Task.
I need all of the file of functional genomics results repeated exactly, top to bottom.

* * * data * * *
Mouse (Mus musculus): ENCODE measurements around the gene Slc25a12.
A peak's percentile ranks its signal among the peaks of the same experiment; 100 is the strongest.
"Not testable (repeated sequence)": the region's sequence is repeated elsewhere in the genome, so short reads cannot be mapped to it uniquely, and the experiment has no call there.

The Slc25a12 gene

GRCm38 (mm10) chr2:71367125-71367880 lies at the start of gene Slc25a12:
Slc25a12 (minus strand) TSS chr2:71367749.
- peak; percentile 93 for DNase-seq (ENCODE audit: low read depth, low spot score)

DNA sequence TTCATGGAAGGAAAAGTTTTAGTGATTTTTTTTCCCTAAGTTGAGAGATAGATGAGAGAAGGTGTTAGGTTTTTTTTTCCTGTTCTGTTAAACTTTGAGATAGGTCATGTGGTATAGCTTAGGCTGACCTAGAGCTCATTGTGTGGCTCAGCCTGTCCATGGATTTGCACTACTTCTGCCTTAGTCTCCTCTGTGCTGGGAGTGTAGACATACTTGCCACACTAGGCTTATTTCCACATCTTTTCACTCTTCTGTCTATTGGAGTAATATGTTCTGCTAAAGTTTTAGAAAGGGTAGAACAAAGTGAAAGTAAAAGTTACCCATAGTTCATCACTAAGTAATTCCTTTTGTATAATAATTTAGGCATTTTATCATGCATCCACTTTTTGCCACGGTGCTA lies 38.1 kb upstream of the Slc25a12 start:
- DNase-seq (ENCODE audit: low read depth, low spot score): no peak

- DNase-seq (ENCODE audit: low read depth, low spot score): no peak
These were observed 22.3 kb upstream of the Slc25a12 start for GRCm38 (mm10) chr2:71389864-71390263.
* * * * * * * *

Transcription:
Mouse (Mus musculus): ENCODE measurements around the gene Slc25a12.
A peak's percentile ranks its signal among the peaks of the same experiment; 100 is the strongest.
"Not testable (repeated sequence)": the region's sequence is repeated elsewhere in the genome, so short reads cannot be mapped to it uniquely, and the experiment has no call there.

The Slc25a12 gene

GRCm38 (mm10) chr2:71367125-71367880 lies at the start of gene Slc25a12:
Slc25a12 (minus strand) TSS chr2:71367749.
- peak; percentile 93 for DNase-seq (ENCODE audit: low read depth, low spot score)

DNA sequence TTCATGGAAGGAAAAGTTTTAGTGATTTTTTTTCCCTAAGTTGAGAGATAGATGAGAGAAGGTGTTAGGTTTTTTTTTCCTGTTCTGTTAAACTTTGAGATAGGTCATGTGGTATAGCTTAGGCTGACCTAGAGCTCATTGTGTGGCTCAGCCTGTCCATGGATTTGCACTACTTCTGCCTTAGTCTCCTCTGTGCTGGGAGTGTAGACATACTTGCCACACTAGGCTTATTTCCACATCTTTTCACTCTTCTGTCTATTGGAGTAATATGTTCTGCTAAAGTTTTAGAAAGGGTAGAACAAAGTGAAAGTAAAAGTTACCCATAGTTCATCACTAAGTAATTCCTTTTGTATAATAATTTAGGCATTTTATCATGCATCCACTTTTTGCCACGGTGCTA lies 38.1 kb upstream of the Slc25a12 start:
- DNase-seq (ENCODE audit: low read depth, low spot score): no peak

- DNase-seq (ENCODE audit: low read depth, low spot score): no peak
These were observed 22.3 kb upstream of the Slc25a12 start for GRCm38 (mm10) chr2:71389864-71390263.